Atheism is not required to disprove any particular deity or deities, because atheism does not claim that any PARTICULAR deity or deities are non-existent. Atheism claims that the CONCEPT of divinity is invalid, and all religions are superstition. Therefore, disproving one particular interpretation is irrelevant. If I claimed today that the world was carved from the body of Tiamat by Marduk, and you claimed that it was not, I would be making an unusual claim and would be required to prove my hypothesis. However, if we lived in ancient Sumer, my claim would have the status quo and you would be required to prove your claim against it. Of course, Tiamat and Marduk were ‘gods’, and it is generally quite easy, using modern science, to disprove the existence of gods. But gods are not the only interpretation of divinity.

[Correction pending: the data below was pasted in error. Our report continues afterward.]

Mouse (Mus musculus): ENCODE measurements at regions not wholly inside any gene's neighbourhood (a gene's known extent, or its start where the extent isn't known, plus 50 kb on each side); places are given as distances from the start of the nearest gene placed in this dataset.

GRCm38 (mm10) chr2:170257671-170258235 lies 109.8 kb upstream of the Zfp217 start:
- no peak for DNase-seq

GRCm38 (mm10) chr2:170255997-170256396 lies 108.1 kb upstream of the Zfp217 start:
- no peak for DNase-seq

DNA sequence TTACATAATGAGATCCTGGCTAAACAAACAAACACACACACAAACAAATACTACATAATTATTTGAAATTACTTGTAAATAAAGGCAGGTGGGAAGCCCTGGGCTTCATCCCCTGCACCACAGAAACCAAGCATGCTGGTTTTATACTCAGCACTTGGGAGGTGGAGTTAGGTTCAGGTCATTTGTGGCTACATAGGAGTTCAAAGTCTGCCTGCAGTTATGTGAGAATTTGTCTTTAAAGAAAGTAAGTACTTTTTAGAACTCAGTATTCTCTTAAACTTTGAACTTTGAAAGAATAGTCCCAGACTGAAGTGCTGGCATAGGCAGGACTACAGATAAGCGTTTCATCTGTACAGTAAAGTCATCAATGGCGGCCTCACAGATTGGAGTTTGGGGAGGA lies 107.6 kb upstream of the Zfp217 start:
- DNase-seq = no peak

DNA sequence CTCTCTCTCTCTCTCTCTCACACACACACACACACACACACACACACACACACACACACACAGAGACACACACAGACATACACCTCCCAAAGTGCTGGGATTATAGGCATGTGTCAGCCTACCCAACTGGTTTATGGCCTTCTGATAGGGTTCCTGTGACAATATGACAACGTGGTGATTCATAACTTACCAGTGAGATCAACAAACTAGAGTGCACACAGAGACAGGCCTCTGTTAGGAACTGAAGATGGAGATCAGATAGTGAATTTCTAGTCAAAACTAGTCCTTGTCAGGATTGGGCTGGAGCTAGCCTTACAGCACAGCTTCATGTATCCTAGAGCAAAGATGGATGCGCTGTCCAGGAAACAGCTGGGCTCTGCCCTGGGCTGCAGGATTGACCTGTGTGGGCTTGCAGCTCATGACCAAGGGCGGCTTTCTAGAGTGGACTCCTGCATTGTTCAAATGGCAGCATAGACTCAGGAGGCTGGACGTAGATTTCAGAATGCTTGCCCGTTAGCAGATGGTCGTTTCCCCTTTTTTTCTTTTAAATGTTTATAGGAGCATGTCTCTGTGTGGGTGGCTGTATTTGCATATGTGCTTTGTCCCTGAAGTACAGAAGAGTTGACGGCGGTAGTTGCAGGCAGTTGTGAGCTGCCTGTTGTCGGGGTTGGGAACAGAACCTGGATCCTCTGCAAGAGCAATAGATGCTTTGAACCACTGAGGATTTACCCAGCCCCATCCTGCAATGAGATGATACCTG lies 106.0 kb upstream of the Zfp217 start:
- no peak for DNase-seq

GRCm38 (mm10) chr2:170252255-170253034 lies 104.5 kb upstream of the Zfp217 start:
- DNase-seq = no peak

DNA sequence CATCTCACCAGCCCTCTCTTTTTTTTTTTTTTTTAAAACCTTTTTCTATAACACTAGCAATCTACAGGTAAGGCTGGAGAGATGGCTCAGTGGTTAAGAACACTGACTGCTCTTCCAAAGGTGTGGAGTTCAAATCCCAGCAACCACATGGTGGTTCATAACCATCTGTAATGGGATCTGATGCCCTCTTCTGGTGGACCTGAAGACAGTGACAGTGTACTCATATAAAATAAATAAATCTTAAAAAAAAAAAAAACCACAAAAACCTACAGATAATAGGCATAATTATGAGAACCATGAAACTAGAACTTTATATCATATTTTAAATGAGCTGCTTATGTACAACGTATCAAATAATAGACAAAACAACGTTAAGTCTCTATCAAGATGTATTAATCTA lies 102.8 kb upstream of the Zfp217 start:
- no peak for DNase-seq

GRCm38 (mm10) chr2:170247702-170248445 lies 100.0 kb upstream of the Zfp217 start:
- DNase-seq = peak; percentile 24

“both based on the God-as-hypothesis idea and the God-as-axiom idea. For the hypothesis issue, usually it is the person making the hypothesis who also has the burden of creating a test that others can replicate to see the phenomenon. As to the axiom idea, one must accept the assumption as true before any discussion could begin. In that situation the burden is on the person holding the assumption to show why that assumption should be held.
    For example, as an atheist I hold certain assumptions about the world that reject the concept of supernatural events being possible. If I cannot convince someone to share these assumptions with me, then I cannot very well expect them to share the conclusions I reach using those assumptions.”